A large horticultural conference has heard fruit and vegetable exporters are benefiting from growing competition between traditional markets and emerging markets in Asia.
ANZ Bank agri-economist Con Williams painted a rosy outlook for horiculture at the Produce Marketing Association Fresh Connections conference in Auckland.
He said the competition for supply between older and newer markets has meant better prices for producers and exporters.
"One of the interesting things is, if you look at price points in some of those emerging markets - they're now equivalent or better to say European or US markets and so that's quite a massive turnaround in a very short period of time, say if you went five or six years ago that wouldn't have been the case, or maybe a little bit further.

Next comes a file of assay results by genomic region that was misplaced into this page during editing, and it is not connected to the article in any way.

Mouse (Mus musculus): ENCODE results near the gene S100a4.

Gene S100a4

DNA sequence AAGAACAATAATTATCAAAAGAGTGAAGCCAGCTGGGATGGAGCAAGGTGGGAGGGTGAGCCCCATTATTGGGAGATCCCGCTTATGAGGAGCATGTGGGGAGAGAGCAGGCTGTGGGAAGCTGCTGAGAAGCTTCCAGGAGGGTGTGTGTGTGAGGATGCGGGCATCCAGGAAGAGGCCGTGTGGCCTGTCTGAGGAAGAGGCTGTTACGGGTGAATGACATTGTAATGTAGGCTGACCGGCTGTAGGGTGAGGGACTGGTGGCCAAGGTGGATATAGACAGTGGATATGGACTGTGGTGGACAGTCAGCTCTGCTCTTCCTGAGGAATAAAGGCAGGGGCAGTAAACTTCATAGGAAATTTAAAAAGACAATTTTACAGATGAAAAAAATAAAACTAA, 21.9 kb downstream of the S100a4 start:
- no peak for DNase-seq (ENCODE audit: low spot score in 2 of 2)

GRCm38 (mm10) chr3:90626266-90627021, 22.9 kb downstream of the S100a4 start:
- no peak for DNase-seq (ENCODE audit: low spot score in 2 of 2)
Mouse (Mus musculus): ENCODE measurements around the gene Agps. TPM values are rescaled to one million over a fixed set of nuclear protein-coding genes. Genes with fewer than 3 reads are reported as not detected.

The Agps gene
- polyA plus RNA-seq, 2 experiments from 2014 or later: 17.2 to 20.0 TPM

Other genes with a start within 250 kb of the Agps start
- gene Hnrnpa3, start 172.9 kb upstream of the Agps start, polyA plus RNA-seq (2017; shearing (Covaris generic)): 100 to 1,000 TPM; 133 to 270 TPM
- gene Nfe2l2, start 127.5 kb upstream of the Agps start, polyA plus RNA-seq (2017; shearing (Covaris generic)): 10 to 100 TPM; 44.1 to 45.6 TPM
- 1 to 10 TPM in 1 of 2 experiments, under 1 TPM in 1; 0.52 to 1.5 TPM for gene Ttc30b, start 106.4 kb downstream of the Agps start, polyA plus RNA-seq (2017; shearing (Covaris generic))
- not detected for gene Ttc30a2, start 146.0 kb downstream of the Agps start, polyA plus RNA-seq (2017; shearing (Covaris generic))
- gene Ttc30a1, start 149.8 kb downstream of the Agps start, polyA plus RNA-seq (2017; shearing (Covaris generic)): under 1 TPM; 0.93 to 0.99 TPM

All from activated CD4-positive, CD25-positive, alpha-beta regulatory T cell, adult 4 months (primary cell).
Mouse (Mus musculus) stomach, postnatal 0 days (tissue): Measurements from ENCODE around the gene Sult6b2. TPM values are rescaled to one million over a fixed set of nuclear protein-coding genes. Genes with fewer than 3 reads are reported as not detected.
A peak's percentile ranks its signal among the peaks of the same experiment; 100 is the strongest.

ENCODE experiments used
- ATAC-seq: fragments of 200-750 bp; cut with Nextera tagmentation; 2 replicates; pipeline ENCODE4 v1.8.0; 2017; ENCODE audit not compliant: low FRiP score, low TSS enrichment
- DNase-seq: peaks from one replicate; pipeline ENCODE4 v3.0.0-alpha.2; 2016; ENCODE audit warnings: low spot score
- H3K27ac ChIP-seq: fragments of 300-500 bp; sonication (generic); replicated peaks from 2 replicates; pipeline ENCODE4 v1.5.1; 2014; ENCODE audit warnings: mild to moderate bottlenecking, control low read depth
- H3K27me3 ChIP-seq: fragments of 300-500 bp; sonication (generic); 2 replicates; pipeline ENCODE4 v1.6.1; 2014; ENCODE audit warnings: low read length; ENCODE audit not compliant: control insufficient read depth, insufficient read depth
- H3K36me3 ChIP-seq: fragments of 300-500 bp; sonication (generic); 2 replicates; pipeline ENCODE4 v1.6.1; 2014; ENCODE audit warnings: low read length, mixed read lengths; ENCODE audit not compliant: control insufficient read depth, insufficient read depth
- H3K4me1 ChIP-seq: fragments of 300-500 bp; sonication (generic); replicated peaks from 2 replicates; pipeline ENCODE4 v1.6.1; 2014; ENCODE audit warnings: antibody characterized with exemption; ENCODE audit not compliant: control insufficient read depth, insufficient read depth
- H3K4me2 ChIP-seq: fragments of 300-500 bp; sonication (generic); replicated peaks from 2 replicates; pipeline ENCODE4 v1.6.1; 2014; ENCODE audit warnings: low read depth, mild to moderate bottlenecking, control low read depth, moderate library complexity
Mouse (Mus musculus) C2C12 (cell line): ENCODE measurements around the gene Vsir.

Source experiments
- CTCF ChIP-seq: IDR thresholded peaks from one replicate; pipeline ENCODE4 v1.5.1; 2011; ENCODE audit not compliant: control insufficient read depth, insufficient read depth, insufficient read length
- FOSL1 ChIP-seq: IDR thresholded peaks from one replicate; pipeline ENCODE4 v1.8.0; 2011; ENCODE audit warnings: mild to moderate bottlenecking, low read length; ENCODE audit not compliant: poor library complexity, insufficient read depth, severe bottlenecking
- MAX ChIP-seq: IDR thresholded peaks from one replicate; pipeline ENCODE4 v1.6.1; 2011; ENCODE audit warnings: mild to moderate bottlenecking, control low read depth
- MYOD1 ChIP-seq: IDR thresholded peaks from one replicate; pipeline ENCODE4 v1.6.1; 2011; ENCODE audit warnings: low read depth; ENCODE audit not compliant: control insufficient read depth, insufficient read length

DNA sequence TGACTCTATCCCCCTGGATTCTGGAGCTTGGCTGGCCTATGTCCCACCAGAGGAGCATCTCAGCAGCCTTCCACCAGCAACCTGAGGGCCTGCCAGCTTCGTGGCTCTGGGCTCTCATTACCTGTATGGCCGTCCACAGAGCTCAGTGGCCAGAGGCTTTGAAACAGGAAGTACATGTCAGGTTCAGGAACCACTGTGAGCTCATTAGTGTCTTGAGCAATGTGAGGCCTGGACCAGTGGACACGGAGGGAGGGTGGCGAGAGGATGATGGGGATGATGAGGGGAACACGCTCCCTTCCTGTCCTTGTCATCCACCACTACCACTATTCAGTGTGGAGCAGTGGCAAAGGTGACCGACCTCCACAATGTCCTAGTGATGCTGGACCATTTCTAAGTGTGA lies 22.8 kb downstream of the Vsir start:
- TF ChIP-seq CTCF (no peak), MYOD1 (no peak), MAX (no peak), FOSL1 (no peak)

And some of that is investment that we've seen, say if we took the pipfruit sector where they've changed their variety mix quite substantially over the last 10 years or so.
And the taste and varieties they've implemented there are more in line with those markets
so their investment kind of paying off at the moment," Con Williams said.
He said the horticultural sector is much more diversified than the dairy and forestry sectors and less reliant on China which stands them in good stead at the moment as prices in China are falling.